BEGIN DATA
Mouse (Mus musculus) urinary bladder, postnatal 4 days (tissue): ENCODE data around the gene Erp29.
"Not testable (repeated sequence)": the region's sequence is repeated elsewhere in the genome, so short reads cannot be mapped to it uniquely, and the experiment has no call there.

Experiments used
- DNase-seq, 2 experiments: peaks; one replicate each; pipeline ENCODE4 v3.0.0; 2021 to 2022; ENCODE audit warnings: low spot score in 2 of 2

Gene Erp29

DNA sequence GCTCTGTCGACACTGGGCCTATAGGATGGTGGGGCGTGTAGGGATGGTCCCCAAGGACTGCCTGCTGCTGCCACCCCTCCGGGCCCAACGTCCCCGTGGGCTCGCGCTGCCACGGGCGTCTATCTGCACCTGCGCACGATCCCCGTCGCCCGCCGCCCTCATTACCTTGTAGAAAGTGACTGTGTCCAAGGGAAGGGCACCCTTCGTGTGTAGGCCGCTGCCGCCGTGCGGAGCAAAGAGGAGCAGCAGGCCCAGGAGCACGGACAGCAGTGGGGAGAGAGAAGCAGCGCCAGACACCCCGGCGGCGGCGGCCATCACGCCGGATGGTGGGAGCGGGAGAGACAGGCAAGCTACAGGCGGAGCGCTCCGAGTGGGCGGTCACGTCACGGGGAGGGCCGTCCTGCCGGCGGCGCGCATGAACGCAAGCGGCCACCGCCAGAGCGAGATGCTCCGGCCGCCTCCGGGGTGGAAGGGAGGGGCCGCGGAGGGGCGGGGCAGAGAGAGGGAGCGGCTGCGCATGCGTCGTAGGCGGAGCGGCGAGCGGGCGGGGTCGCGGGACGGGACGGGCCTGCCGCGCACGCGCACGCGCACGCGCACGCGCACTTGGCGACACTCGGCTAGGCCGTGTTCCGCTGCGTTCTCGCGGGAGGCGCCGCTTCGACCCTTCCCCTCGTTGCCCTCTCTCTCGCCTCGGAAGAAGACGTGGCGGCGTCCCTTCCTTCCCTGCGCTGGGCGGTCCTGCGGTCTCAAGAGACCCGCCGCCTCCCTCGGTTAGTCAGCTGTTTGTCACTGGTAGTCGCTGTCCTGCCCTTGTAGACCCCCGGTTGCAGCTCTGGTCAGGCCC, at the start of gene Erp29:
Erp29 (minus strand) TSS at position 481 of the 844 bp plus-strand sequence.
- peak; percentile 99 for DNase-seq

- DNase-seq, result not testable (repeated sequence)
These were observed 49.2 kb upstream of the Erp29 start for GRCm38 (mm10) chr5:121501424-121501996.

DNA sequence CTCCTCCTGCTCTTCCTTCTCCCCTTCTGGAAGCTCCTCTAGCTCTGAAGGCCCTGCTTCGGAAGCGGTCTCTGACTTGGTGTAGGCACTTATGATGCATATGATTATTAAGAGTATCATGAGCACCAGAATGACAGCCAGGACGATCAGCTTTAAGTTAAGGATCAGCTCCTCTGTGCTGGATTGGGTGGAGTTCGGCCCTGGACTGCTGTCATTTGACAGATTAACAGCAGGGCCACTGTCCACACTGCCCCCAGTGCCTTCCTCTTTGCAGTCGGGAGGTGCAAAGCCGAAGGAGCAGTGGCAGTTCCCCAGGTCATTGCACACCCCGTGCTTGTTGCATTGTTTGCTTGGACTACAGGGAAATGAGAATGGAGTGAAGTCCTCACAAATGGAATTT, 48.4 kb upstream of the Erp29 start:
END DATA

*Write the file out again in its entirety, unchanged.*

Mouse (Mus musculus) urinary bladder, postnatal 4 days (tissue): ENCODE data around the gene Erp29.
"Not testable (repeated sequence)": the region's sequence is repeated elsewhere in the genome, so short reads cannot be mapped to it uniquely, and the experiment has no call there.

Experiments used
- DNase-seq, 2 experiments: peaks; one replicate each; pipeline ENCODE4 v3.0.0; 2021 to 2022; ENCODE audit warnings: low spot score in 2 of 2

Gene Erp29

DNA sequence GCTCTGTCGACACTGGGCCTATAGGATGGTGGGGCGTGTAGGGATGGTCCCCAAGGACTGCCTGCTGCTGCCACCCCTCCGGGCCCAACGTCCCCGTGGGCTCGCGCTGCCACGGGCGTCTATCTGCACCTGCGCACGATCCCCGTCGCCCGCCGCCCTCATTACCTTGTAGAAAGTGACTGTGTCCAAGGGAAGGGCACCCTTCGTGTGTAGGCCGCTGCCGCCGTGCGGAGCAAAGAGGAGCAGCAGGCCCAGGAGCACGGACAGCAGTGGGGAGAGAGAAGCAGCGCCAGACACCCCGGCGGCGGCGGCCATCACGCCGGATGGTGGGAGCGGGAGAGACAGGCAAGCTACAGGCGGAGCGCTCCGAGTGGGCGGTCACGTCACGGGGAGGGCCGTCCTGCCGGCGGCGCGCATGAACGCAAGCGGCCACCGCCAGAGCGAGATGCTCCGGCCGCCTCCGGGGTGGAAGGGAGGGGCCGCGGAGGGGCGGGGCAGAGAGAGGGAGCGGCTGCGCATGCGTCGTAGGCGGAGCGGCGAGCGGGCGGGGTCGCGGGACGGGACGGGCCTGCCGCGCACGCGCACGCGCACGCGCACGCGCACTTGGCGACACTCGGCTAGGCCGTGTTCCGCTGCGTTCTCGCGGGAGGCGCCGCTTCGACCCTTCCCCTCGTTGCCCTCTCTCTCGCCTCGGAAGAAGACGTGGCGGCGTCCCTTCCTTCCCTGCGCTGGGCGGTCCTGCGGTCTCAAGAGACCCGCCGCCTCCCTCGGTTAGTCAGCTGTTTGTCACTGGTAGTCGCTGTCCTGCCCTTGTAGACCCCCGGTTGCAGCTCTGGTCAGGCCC, at the start of gene Erp29:
Erp29 (minus strand) TSS at position 481 of the 844 bp plus-strand sequence.
- peak; percentile 99 for DNase-seq

- DNase-seq, result not testable (repeated sequence)
These were observed 49.2 kb upstream of the Erp29 start for GRCm38 (mm10) chr5:121501424-121501996.

DNA sequence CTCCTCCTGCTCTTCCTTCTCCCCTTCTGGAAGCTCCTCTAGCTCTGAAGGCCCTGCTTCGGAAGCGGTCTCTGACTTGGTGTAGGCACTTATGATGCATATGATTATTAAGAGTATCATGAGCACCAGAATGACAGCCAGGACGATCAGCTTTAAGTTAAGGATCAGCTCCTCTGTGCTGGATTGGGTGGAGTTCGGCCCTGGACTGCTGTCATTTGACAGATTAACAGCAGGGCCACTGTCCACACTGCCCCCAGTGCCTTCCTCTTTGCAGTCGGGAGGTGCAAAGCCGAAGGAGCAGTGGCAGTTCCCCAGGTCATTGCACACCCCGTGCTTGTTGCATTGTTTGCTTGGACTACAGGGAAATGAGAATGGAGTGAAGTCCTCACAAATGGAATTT, 48.4 kb upstream of the Erp29 start: